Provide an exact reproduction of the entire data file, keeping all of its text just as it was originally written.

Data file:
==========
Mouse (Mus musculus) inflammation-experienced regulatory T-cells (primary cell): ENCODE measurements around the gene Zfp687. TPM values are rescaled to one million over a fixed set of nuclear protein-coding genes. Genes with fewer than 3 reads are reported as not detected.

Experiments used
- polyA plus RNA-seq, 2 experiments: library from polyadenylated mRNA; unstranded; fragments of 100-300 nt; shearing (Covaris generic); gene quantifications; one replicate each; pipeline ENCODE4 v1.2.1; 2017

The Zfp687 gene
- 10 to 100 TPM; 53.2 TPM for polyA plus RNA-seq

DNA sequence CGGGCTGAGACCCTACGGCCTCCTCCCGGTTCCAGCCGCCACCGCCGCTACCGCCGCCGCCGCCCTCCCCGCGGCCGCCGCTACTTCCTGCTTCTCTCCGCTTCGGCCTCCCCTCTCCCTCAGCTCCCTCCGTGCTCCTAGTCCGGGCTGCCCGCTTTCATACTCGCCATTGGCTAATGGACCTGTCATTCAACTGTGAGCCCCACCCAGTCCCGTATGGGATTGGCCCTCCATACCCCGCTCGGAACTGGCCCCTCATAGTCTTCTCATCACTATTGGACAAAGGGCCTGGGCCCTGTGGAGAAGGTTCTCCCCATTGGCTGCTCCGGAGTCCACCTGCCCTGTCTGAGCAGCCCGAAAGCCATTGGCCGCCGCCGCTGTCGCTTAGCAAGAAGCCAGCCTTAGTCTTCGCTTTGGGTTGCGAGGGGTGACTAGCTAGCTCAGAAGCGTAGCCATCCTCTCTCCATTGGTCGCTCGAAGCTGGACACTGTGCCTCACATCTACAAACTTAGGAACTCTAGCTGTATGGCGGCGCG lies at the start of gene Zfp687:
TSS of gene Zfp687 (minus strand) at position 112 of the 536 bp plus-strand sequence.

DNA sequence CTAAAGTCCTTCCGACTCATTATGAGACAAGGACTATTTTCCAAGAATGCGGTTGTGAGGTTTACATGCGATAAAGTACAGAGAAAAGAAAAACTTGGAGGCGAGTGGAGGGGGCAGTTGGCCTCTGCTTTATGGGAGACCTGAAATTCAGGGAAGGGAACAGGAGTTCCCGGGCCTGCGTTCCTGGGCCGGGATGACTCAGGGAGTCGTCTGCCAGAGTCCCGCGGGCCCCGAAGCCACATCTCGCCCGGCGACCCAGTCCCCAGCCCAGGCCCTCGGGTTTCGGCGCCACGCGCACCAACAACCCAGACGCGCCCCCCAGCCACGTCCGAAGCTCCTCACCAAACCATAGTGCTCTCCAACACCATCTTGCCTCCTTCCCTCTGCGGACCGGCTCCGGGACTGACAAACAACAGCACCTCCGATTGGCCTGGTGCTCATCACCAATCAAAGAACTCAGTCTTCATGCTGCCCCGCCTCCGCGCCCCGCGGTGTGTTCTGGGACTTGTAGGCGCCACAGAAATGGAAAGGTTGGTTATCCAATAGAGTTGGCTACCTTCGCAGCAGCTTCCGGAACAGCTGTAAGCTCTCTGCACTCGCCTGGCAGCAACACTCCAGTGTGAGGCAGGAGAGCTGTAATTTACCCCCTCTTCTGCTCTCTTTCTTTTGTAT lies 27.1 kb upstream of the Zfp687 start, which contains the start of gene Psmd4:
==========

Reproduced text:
Mouse (Mus musculus) inflammation-experienced regulatory T-cells (primary cell): ENCODE measurements around the gene Zfp687. TPM values are rescaled to one million over a fixed set of nuclear protein-coding genes. Genes with fewer than 3 reads are reported as not detected.

Experiments used
- polyA plus RNA-seq, 2 experiments: library from polyadenylated mRNA; unstranded; fragments of 100-300 nt; shearing (Covaris generic); gene quantifications; one replicate each; pipeline ENCODE4 v1.2.1; 2017

The Zfp687 gene
- 10 to 100 TPM; 53.2 TPM for polyA plus RNA-seq

DNA sequence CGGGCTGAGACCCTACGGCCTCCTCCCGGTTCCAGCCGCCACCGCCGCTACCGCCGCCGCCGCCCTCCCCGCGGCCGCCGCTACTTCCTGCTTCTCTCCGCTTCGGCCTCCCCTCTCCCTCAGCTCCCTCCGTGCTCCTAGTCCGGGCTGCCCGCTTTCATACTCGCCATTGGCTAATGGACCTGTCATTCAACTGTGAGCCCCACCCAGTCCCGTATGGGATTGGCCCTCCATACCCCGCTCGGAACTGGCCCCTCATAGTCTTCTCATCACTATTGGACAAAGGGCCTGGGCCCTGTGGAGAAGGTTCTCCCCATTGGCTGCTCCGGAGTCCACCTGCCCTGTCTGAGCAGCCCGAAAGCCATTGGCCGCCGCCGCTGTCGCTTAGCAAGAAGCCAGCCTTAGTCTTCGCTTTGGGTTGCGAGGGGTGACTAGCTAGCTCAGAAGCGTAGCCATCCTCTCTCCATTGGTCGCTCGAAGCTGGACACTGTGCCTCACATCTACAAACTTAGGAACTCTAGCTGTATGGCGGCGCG lies at the start of gene Zfp687:
TSS of gene Zfp687 (minus strand) at position 112 of the 536 bp plus-strand sequence.

DNA sequence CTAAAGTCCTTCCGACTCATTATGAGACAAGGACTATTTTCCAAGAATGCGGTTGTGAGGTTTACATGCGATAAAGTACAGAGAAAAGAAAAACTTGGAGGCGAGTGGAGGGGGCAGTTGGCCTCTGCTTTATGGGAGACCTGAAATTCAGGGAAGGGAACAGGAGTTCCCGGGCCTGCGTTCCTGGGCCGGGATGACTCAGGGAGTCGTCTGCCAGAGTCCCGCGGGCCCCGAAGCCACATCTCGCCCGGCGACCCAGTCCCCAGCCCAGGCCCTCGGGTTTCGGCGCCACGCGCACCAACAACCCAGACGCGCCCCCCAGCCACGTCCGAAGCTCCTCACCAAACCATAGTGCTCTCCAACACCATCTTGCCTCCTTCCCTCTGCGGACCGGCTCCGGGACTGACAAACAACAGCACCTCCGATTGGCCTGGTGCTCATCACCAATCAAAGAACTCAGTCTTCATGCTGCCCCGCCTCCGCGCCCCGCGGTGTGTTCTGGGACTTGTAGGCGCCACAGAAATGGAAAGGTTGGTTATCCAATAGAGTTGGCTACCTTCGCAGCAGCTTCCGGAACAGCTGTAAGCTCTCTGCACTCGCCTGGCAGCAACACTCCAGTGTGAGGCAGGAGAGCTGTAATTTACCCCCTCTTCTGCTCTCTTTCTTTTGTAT lies 27.1 kb upstream of the Zfp687 start, which contains the start of gene Psmd4: